When a Montana court ruled in December that the state’s longstanding restrictions on outside campaign spending should be allowed to stand, it was clear that the Supreme Court would have to address the issue. That Montana ruling, after all, stood in contradiction to the SCOTUS’ landmark decision in Citizens United v. Federal Election Commission, which gave corporations greater freedom to spend their own money in federal elections. Today, the Supremes said the Montana ruling cannot be enforced until the highest court in the country has a chance to weigh in:
The justices are now being asked whether state restrictions, as in the Montana case, should also be tossed out. Until the high court decides whether to tackle the issue, the current restrictions are suspended.
The Montana Supreme Court made its ruling December 30, saying there was a legitimate state interest to ensure independent expenditures by corporations “do not give rise to corruption or the appearance of corruption.”
The case is American Tradition Partnership Inc. v. Bullock (11A762).
The proliferation of Super PACs has become a subject of some debate this primary season. Newt Gingrich, for example, has repeatedly called on Mitt Romney to take responsibility for his Super PAC — and Mitt Romney has aptly responded that he is not legally allowed to do so. Romney has made the case that Super PACs are the undesirable result of unnecessary campaign finance legislation. As it turns out, at least one Democrat agrees with him:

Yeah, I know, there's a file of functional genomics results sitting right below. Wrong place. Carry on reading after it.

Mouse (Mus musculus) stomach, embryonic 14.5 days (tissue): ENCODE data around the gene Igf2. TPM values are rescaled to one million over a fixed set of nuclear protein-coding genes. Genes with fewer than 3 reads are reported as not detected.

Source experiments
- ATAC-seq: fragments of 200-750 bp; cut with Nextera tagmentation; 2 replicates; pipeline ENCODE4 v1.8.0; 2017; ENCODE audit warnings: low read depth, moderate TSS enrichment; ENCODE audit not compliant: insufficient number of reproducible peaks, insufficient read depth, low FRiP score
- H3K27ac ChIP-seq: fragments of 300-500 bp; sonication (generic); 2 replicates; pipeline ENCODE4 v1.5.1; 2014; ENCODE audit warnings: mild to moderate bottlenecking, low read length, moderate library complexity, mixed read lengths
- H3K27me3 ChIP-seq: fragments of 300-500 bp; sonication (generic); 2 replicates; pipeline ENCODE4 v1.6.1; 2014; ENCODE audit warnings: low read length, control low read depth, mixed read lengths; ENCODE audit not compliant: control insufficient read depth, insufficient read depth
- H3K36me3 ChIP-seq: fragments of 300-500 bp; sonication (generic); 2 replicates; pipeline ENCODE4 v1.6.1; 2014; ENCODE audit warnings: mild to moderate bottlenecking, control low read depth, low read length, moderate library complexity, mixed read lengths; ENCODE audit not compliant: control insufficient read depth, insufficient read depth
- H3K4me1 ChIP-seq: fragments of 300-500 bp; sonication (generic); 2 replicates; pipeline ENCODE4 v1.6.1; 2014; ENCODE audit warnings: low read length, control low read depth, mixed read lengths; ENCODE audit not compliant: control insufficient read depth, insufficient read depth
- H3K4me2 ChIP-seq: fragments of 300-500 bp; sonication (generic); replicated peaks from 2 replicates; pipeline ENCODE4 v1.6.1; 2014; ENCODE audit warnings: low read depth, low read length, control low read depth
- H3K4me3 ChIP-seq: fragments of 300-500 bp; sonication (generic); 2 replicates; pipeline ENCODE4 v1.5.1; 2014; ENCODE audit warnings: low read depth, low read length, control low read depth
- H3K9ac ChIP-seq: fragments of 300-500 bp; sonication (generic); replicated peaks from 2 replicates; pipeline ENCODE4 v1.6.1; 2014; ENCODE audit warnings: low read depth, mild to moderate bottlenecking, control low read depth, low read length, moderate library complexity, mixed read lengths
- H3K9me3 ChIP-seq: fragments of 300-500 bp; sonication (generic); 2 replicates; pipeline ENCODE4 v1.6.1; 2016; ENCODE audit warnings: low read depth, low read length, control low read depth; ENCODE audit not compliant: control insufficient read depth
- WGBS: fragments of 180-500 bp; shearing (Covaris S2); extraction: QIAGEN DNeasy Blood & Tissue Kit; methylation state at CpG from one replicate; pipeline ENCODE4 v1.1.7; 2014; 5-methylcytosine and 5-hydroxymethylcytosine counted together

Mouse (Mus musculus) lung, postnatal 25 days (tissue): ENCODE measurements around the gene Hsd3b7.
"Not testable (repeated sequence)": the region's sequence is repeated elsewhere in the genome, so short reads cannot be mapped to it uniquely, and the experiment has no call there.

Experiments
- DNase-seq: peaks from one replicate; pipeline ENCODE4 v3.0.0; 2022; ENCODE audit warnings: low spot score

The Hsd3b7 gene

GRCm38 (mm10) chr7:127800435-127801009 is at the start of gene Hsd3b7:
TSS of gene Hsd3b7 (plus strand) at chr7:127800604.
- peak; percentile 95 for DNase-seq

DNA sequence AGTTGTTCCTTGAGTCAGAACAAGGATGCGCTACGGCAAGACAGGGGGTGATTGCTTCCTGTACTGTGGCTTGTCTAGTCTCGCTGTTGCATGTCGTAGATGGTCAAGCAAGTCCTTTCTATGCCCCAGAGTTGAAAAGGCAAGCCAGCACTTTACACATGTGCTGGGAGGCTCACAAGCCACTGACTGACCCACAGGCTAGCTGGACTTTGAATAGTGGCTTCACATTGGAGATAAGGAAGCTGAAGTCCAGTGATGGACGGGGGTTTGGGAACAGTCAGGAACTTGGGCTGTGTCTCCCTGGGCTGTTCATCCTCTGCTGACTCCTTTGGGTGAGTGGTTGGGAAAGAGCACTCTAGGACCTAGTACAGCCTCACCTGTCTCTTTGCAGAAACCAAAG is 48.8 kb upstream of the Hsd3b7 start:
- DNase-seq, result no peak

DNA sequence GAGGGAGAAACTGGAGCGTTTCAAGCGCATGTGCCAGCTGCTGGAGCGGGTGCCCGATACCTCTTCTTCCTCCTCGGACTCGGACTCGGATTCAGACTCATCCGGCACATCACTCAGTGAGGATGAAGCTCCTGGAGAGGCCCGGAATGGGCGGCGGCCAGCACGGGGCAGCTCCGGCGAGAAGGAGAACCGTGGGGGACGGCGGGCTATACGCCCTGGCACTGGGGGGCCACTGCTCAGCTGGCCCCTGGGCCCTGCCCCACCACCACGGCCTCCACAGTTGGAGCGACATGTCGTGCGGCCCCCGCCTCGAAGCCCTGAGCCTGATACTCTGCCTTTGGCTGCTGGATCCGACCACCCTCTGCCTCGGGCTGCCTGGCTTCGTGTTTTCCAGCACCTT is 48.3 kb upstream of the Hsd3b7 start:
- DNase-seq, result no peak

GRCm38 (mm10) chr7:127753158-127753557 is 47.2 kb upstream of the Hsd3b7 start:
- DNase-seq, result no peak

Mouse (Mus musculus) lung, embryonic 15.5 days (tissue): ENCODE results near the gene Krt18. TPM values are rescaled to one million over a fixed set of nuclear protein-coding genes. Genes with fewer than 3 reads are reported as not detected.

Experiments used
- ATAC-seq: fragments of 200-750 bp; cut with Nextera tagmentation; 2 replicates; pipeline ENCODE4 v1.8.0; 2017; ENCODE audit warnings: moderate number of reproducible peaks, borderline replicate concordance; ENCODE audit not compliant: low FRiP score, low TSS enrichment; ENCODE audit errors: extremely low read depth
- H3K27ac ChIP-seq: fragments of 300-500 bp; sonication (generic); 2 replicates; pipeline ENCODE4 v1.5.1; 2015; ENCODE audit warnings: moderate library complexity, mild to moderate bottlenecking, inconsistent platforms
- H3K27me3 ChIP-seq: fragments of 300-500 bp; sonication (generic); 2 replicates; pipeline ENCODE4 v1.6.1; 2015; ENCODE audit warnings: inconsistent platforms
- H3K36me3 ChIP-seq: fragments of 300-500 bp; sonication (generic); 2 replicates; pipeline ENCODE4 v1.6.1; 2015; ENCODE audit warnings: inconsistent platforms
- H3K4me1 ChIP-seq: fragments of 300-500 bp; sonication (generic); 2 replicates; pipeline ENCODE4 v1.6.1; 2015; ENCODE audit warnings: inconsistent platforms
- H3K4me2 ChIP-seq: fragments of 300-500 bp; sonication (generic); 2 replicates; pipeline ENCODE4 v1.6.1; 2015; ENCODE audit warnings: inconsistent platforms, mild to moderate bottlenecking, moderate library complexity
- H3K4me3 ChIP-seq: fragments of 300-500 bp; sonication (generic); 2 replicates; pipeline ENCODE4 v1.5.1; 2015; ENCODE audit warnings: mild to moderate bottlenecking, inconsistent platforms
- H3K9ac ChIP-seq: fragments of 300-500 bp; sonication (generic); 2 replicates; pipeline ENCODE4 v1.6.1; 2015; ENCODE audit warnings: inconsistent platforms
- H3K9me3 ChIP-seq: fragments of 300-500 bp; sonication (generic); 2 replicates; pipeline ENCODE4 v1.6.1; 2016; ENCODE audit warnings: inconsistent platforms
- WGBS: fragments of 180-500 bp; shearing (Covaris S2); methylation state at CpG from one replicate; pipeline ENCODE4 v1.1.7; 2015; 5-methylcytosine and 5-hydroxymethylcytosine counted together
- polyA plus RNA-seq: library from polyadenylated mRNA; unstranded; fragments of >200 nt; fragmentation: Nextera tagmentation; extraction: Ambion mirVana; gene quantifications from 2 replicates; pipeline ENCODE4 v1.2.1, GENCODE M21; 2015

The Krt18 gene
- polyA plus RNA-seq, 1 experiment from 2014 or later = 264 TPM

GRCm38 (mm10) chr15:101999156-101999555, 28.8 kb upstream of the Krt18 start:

I’ve been involved in Democratic politics for two decades, and I’ve had a front-row seat to observe outside groups’ tightening grip on American elections and reformers’ repeated efforts to loosen it — efforts that I’ve always supported.
Nevertheless, I’ve decided that the best way forward may be to go in the opposite direction: repeal what’s left of the Bipartisan Campaign Reform Act, commonly known as McCain-Feingold, which severely limits the amount of money the parties can collect for their candidates.
Doing so wouldn’t get rid of the role of money in American politics. But by channeling it back into the parties, it would reintroduce accountability to the system, the lack of which is what makes super PACs so pernicious.
For the record, I’m just fine with Super PACs — and I also don’t see why party fundraising should be limited. Yes, it all leaves the fact-checking burden up to the media consumer — but, regardless of whether we realized it in the days of Walter Cronkite, that’s always been the case. “Test everything; hold fast to what is good.”